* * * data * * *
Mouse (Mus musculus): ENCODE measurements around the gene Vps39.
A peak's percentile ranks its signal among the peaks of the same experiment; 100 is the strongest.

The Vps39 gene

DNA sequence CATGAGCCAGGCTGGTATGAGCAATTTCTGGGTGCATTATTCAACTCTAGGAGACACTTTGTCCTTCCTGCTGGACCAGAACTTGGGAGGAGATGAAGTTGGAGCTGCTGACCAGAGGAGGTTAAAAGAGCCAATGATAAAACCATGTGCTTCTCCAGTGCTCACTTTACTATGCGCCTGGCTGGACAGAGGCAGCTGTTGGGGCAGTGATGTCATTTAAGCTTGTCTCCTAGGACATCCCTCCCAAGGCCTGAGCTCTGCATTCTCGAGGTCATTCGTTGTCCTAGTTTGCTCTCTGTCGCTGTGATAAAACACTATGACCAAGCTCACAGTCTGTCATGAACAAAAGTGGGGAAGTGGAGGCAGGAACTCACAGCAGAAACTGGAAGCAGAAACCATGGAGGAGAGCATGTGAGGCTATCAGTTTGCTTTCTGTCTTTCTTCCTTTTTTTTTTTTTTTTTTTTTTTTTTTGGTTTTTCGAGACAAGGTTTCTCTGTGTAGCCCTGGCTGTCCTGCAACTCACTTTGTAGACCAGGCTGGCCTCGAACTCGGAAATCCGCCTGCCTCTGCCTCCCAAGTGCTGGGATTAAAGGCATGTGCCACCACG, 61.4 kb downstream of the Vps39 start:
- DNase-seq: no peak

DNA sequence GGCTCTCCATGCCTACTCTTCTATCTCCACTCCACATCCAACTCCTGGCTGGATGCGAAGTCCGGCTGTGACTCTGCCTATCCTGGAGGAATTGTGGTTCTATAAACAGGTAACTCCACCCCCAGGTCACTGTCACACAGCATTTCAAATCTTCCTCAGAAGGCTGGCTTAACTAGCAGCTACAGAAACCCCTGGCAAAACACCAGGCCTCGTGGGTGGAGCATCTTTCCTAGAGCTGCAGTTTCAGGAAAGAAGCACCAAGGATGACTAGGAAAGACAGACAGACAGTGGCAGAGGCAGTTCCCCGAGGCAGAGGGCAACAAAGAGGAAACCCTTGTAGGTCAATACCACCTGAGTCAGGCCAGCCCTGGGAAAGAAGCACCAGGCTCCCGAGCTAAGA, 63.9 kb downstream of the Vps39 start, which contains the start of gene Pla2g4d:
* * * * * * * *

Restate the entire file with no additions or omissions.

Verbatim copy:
Mouse (Mus musculus): ENCODE measurements around the gene Vps39.
A peak's percentile ranks its signal among the peaks of the same experiment; 100 is the strongest.

The Vps39 gene

DNA sequence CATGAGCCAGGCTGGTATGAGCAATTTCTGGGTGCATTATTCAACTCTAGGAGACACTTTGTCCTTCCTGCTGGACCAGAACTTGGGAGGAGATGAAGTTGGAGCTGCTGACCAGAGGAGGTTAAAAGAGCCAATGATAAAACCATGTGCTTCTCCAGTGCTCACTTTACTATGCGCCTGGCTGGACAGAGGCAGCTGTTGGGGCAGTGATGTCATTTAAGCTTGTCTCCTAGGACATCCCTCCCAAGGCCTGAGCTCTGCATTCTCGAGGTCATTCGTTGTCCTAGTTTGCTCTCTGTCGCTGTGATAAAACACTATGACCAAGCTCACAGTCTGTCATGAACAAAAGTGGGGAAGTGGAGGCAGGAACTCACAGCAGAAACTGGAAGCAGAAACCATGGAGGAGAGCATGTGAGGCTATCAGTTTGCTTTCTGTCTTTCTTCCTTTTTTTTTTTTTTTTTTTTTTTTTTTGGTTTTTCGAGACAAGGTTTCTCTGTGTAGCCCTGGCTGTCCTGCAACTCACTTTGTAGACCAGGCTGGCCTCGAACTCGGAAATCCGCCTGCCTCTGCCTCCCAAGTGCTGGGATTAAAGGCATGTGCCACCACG, 61.4 kb downstream of the Vps39 start:
- DNase-seq: no peak

DNA sequence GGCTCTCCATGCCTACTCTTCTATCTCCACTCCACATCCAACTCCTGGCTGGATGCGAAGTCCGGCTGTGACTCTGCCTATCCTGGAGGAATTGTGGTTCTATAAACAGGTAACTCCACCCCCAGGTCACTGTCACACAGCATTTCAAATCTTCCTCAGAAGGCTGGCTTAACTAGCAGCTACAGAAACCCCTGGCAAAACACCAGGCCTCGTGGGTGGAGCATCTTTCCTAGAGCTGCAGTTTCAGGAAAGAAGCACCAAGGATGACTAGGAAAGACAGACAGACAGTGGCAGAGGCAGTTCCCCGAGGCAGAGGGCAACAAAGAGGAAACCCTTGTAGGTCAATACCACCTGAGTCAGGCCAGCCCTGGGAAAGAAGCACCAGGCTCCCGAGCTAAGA, 63.9 kb downstream of the Vps39 start, which contains the start of gene Pla2g4d: